Last season was another difficult year for Twins first baseman Joe Mauer, though he did show bursts of finding the hitting stroke he had before multiple injuries really hurt his career.

Mauer did play 134 games, and he continues to show that when he is healthy, he is ready to do whatever the club asks of him.

Twins manager Paul Molitor said recently that regardless of what has happened in the past few years, he still sees the 2009 American League MVP as a player critical to his team’s success.

“Joe’s career has had a few twists and turns physically and some things that happened on the field,” Molitor said. “He is still an important member of our team. People kind of focus on the average and power and things, but I look at leadership and how he prepares himself. He still takes as good of an at-bat as anybody on our team.

“I’m going to talk to him a little bit about how we can maybe look at using him in the most effective manner to keep him productive throughout the season. We saw a couple of really good stretches last year and then maybe a couple not-so-good, and he had to finish up with the injury. But I’m hoping Joe comes back with a healthy season. If we’re going to win significantly more games, he’s going to be a big part of that.”

Although the Twins got off to a terrible start last season on their way to losing 103 games, for the first 28 games Mauer looked like his old self, hitting .323 with a .447 on-base percentage, going 32-for-99 in his first 99 at-bats with 22 walks and 11 strikeouts. But after that he really struggled for more than two months, hitting .232 with a .319 on-base percentage over 65 games from May 6 to July 26.

Mauer showed one brief flash after that stretch, hitting .418 with two homers, 14 RBI and 15 runs over the next 19 games for the Twins, raising his average to .284, but it was short-lived. He finished the season hitting .146 over his final 22 games as injuries limited him.

Excited for 2017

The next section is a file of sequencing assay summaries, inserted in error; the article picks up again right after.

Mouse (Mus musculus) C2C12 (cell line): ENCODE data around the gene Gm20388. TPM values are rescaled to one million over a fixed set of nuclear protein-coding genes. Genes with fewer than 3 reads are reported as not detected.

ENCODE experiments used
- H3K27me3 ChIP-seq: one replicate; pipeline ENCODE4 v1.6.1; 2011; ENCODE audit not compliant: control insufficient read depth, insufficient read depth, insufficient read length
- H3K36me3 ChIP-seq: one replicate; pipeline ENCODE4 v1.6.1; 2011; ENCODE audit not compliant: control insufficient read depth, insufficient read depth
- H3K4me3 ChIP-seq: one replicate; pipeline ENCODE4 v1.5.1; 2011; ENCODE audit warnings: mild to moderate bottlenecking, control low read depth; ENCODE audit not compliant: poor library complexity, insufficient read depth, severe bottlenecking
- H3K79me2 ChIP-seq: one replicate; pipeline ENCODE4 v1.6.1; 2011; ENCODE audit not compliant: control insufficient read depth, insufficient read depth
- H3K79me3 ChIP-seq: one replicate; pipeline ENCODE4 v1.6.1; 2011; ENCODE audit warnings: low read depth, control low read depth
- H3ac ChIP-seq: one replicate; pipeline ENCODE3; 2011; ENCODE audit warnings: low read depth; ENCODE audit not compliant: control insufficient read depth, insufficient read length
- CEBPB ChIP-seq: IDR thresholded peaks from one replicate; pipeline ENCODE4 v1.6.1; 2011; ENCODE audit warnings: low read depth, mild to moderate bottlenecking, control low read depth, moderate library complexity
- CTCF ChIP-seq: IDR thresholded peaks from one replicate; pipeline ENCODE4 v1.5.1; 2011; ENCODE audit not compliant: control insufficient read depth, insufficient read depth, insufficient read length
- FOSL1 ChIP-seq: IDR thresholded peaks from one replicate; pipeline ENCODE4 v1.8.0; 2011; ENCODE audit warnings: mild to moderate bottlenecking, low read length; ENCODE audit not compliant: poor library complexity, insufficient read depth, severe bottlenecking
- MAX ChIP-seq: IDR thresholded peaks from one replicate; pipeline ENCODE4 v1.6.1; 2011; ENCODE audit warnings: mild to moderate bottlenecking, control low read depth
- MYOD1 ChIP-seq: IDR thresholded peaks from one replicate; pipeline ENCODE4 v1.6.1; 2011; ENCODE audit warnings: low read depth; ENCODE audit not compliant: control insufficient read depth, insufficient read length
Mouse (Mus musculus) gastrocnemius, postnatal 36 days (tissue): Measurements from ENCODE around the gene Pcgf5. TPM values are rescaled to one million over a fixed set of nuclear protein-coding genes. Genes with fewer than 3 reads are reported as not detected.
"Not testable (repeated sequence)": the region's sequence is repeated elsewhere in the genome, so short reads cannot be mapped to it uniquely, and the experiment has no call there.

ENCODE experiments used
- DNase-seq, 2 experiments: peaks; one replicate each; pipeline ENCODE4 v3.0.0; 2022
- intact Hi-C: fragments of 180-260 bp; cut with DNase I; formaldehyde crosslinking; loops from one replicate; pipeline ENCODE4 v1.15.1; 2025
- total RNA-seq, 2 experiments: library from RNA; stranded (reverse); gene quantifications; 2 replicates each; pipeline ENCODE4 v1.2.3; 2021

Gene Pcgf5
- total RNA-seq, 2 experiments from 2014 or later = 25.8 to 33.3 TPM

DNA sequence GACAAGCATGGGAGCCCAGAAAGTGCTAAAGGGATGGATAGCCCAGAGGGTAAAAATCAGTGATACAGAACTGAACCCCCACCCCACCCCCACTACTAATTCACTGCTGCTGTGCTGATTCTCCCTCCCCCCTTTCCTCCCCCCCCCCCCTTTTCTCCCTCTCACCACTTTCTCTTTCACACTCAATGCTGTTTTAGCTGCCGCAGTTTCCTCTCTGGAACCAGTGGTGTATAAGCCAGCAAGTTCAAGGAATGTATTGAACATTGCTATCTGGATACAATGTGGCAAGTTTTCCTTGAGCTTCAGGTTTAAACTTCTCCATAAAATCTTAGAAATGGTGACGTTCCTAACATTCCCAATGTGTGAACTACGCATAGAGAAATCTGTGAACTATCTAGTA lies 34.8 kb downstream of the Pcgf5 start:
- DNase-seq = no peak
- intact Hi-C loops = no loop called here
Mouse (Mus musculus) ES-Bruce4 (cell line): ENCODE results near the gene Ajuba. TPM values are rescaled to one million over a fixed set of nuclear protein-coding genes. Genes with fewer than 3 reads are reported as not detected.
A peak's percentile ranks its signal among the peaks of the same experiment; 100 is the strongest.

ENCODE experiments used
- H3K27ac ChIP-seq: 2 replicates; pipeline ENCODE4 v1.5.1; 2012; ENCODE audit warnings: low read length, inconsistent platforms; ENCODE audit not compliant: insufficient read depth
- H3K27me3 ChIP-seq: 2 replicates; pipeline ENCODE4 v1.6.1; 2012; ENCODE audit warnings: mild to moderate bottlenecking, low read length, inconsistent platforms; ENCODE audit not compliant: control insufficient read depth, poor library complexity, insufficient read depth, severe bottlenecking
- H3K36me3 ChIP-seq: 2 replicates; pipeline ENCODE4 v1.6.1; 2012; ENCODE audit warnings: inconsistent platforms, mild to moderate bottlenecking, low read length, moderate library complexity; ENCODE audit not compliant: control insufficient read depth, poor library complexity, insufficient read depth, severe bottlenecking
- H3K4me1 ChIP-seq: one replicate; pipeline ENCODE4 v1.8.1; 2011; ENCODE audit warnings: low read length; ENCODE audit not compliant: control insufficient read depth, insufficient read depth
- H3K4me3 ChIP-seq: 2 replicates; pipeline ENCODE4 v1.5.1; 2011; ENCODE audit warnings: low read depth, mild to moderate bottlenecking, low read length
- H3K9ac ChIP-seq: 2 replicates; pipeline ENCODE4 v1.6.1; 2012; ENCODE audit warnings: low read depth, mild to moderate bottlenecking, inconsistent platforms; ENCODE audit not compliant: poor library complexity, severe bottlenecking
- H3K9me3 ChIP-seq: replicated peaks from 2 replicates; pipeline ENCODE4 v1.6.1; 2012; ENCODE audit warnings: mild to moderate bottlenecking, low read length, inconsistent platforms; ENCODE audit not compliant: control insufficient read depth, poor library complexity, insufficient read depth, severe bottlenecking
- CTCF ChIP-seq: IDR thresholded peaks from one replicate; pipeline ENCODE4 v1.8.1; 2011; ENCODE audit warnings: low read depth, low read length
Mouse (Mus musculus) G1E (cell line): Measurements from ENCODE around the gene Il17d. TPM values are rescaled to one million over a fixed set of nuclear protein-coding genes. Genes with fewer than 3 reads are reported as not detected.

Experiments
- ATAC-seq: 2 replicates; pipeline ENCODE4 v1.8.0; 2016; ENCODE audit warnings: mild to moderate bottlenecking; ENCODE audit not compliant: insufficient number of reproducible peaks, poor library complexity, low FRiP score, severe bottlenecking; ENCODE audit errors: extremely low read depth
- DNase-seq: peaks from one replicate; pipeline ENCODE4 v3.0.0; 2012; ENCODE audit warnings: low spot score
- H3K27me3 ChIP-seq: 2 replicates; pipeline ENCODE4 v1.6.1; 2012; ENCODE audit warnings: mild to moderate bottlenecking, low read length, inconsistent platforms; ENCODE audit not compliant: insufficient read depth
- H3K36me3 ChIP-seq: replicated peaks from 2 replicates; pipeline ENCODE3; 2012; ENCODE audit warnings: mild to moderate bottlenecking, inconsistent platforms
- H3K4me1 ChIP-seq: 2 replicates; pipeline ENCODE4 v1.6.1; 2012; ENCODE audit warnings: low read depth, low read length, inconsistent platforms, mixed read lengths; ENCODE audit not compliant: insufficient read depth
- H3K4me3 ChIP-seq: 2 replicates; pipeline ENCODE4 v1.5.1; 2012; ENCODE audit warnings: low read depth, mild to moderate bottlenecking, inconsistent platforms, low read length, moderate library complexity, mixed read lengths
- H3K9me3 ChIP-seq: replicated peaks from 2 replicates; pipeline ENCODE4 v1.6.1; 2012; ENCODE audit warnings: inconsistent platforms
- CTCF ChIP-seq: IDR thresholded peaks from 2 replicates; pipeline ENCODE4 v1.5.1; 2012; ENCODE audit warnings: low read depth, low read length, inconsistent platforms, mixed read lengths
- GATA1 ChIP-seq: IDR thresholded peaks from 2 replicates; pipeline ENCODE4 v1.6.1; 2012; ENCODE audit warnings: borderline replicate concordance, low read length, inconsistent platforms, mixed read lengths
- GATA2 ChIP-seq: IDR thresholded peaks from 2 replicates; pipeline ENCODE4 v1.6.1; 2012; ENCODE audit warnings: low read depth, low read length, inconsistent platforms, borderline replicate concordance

Mauer is going to be the Twins first baseman for the foreseeable future, with Trevor Plouffe getting released and Miguel Sano moving to third base. It’s clear the Twins plan to use Mauer plenty over the final two years of his contract.

And for the 33-year-old Mauer, he says this offseason has been fantastic from a health and personal standpoint. He stayed most of the winter in Minnesota with his wife, Maddie, and their two twin girls, Emily and Maren.

“It has been great,” Mauer said before he left for spring training in Fort Myers, Fla. “I have been busy chasing my 3-year-olds around, and it has been nice. Been here back in Minnesota and looking forward to another year.”

About his health, Mauer said: “I feel great. I obviously had the injury at the end of the year to take care of, so I made sure to do the right things for that and let it heal, get some rest and right back in the weight room trying to build my body up for the season,” he said. “So I’m feeling great right now and I’m excited.”

Mauer said that the offseason wasn’t too different from past years.

“They’re all kind of different, after you kind of finish a season, especially injured, you have to take care of that injury before you can get back building your body up for the next season,” he said. “But it has been a great offseason. Like I said I’ve taken the time to get that right and put myself in a good position for this upcoming year.

“I mean I was feeling pretty good heading into last year. I really like where I’m at right now. … Also looking forward to that time in camp to get ready for April 3rd. I’m excited where I’m at right now, and I’m ready to go.”

Not worried about contract

When asked about the fact that his contract has only two seasons left on it, Mauer said that isn’t a concern for him at this point.